BY SAM LACHOW
|6-4||Last 10 Games||5-5|
|102.8||Points scored per 100 possessions||103.9|
|104.0||Points allowed per 100 possessions||106.4|
|94.1||Possessions per game||96.8|
|45.0%||Field goal percentage||44.9%|
|Joe Johnson (15.1)||Top Scorer||DeMarcus Cousins (22.3)|
Projected starting lineup: Isaiah Thomas, Ben McLemore, Rudy Gay, Jason Thompson, DeMarcus Cousins.
The Nets are a new team since the last time these two faced, and the Kings have some hand in that: one day before the trade deadline, the Nets and Kings completed a trade to send Kings guard Marcus Thornton to Brooklyn in exchange for Reggie Evans and Jason Terry. (Terry will not suit up for Sacramento this season.)
Even at 22-40, the Kings can cause trouble. They have three gifted offensive players in DeMarcus Cousins, Rudy Gay and Isaiah Thomas, each averaging over 20 points per game. But that’s where the positives end: their bench is weak and their defense is porous.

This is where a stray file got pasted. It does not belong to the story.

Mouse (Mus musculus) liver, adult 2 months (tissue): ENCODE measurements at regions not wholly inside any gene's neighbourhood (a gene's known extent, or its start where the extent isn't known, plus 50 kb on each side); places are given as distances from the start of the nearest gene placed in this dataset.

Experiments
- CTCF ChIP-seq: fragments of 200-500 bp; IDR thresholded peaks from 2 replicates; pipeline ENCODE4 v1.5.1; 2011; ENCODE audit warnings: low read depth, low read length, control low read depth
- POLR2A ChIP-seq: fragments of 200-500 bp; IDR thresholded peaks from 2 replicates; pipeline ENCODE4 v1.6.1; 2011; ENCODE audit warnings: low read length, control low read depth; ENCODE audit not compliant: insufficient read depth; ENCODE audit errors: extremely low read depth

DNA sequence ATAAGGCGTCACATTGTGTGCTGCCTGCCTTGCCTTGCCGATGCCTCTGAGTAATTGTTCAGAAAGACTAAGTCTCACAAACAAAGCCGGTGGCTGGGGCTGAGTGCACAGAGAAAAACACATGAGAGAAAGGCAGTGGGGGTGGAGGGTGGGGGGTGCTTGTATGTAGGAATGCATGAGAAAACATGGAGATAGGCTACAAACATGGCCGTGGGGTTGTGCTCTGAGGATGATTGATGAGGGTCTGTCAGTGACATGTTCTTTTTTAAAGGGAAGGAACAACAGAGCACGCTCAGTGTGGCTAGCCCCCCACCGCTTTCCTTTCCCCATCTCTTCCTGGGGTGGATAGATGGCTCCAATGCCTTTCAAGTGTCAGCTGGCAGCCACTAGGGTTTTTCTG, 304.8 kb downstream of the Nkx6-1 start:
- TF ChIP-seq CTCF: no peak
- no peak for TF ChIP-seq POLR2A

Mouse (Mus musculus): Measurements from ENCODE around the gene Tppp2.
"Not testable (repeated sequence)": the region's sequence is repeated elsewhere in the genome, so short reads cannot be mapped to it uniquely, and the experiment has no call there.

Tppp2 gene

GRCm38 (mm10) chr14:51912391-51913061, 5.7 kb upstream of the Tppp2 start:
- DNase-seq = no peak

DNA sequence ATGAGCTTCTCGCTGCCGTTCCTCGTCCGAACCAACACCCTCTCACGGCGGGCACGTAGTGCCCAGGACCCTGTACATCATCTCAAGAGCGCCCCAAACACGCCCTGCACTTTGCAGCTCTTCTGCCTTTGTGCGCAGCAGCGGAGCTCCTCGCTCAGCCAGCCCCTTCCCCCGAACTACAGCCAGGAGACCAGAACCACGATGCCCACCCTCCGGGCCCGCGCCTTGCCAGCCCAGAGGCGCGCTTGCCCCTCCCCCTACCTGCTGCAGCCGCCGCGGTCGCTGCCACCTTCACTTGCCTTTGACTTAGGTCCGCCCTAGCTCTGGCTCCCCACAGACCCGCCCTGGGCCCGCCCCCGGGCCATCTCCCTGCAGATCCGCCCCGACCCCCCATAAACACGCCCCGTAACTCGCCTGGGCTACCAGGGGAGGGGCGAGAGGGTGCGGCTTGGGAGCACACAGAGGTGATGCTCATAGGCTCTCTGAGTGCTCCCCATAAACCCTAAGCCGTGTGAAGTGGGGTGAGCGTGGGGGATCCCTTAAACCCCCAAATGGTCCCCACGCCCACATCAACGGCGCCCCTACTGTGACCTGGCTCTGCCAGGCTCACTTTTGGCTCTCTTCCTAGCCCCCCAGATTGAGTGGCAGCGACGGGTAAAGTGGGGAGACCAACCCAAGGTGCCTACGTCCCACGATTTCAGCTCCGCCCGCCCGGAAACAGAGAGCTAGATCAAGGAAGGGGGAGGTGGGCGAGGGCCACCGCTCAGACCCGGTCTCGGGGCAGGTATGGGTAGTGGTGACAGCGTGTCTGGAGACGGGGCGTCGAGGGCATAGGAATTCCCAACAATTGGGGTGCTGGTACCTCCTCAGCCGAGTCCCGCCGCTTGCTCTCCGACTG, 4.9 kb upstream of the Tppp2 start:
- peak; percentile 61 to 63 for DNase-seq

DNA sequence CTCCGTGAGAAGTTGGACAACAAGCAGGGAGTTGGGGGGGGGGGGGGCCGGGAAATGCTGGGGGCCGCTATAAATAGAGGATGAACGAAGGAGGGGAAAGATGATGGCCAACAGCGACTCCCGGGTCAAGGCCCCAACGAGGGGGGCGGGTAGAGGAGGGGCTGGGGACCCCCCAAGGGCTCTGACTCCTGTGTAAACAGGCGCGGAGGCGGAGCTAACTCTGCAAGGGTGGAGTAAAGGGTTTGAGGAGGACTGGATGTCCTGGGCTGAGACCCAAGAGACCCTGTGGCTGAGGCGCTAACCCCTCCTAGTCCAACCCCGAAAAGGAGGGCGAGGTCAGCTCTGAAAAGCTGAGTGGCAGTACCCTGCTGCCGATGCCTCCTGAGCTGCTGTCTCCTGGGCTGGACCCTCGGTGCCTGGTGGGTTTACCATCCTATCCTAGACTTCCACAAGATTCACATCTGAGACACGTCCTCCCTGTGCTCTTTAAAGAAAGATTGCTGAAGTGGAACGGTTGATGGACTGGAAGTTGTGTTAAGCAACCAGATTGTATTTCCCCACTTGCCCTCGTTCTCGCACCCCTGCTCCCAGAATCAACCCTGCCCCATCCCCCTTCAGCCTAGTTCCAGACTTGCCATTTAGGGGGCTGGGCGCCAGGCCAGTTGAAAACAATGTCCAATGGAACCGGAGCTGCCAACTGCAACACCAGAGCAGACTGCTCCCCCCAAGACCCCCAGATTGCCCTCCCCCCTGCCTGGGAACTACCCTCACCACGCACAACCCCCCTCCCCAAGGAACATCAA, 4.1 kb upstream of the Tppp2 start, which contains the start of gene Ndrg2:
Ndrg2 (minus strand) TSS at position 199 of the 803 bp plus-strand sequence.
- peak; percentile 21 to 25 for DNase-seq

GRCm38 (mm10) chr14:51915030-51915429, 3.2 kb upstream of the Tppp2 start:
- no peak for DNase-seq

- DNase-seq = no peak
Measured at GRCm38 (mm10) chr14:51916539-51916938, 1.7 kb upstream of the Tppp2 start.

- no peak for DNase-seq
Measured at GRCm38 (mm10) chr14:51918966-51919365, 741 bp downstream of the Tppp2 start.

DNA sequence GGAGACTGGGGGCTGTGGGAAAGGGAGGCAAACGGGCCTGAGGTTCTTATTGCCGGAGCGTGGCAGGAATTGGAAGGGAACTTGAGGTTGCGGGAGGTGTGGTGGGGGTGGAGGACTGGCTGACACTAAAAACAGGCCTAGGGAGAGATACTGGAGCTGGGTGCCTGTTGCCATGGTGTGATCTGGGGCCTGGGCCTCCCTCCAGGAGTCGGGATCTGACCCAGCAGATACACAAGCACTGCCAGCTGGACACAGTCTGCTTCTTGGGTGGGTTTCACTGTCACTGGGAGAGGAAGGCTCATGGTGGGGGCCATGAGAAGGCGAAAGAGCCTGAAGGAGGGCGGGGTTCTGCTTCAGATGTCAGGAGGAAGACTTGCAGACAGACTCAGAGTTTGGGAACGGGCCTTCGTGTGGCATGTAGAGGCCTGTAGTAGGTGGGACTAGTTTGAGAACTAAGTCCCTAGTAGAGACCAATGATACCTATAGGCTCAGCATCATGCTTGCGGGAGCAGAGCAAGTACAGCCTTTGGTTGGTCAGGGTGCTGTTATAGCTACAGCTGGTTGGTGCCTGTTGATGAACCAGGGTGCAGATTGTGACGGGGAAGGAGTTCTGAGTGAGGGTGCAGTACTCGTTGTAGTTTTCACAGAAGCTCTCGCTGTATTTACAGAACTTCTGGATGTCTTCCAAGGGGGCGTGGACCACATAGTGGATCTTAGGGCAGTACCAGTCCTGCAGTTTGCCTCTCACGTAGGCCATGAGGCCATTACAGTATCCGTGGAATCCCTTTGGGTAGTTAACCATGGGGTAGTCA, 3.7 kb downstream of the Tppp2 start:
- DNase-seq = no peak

But the Kings can give the Nets fits the way every other team does: rebounding. Led by DeMarcus Cousins (averaging 11.5 rebounds per game), the Kings rank as one of the better rebounding teams in the NBA, 11th in rebounds per game and 7th in rebounding percentage. Jason Thompson, Patrick Paterson and Rudy Gay are all averaging above 5.5 rebounds per game. Not to mention that the Kings recently added former Nets rebounding champ, Reggie Evans.
Glass-crashing aside, the Nets must contain Isaiah Thomas. While Deron Williams can have his way against smaller point guards, Thomas is a bulldog driving to the hoop and one of the fastest players in the association. Given Deron’s health, fitness as well as his poor recovery speed, watch out for Thomas to have a huge game.
The Kings have everything a bad team needs to beat the Nets; a “big three” of scorers, two outside threats, and a solid rebounding foundation. But the Nets have the advantage in overall talent. Who will win out?
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